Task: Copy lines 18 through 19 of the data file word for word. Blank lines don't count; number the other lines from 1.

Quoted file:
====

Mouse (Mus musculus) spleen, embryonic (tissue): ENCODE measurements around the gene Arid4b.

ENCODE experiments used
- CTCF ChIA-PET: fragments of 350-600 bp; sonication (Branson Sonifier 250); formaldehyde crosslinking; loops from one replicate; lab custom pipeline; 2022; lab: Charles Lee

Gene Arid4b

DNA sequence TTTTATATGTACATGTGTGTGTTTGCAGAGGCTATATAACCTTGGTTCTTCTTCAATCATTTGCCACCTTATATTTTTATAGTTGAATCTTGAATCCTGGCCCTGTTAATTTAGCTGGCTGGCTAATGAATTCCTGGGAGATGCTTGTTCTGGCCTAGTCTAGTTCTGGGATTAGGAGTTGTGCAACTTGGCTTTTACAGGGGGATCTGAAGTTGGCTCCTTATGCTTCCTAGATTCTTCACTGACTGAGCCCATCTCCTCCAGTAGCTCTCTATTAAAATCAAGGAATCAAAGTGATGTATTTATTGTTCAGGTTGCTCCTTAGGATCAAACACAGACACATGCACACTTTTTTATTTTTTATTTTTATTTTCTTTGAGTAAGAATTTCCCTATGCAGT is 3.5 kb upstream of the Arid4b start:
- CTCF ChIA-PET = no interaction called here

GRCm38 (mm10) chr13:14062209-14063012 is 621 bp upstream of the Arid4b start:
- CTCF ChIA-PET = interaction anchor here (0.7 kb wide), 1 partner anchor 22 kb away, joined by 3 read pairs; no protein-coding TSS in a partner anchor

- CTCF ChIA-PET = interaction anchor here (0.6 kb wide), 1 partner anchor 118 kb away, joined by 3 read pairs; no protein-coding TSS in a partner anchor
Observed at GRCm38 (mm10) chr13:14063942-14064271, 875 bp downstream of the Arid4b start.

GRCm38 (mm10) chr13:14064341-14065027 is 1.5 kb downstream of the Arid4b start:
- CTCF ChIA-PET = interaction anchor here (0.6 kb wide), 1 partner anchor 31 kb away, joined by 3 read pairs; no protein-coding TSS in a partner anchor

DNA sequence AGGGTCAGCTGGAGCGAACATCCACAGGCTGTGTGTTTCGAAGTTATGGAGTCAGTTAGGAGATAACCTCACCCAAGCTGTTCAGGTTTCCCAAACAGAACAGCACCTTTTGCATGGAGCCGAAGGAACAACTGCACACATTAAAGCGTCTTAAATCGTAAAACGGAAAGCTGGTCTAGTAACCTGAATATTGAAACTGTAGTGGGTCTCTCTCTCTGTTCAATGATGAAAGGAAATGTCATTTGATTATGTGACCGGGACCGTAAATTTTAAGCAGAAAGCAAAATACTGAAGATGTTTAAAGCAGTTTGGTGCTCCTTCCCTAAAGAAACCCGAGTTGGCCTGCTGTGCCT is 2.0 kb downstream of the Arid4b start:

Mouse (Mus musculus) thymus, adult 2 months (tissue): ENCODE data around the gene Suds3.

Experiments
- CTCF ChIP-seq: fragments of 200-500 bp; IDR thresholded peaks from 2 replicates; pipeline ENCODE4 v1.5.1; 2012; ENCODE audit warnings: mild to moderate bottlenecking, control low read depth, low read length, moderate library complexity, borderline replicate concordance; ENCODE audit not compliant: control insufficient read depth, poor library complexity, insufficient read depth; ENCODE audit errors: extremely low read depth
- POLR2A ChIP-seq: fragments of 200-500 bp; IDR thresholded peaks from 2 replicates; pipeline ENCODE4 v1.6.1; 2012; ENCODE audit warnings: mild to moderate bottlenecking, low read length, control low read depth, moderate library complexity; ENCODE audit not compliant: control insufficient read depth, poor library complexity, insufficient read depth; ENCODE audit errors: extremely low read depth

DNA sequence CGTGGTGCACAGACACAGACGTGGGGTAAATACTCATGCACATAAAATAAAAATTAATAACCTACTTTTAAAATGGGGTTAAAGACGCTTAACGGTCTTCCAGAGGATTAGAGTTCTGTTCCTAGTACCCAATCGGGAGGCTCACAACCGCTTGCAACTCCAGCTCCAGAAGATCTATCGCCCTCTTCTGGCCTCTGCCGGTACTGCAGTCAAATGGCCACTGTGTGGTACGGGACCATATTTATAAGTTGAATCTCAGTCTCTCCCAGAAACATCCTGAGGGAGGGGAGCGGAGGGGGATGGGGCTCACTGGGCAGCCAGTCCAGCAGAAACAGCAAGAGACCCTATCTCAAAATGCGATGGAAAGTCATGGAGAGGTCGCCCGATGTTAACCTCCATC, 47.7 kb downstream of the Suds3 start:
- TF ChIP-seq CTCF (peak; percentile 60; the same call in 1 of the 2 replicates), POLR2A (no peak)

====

DNA sequence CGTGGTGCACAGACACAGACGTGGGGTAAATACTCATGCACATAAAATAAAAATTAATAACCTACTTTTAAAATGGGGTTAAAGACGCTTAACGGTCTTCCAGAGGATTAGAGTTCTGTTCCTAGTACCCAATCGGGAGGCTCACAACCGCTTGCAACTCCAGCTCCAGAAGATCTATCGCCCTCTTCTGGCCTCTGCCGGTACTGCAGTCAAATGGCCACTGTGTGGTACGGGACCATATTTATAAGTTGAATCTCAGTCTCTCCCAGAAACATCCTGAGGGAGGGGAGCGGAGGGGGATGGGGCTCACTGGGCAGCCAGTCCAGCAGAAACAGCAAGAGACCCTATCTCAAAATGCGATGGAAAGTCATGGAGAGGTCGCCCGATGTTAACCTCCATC, 47.7 kb downstream of the Suds3 start:
- TF ChIP-seq CTCF (peak; percentile 60; the same call in 1 of the 2 replicates), POLR2A (no peak)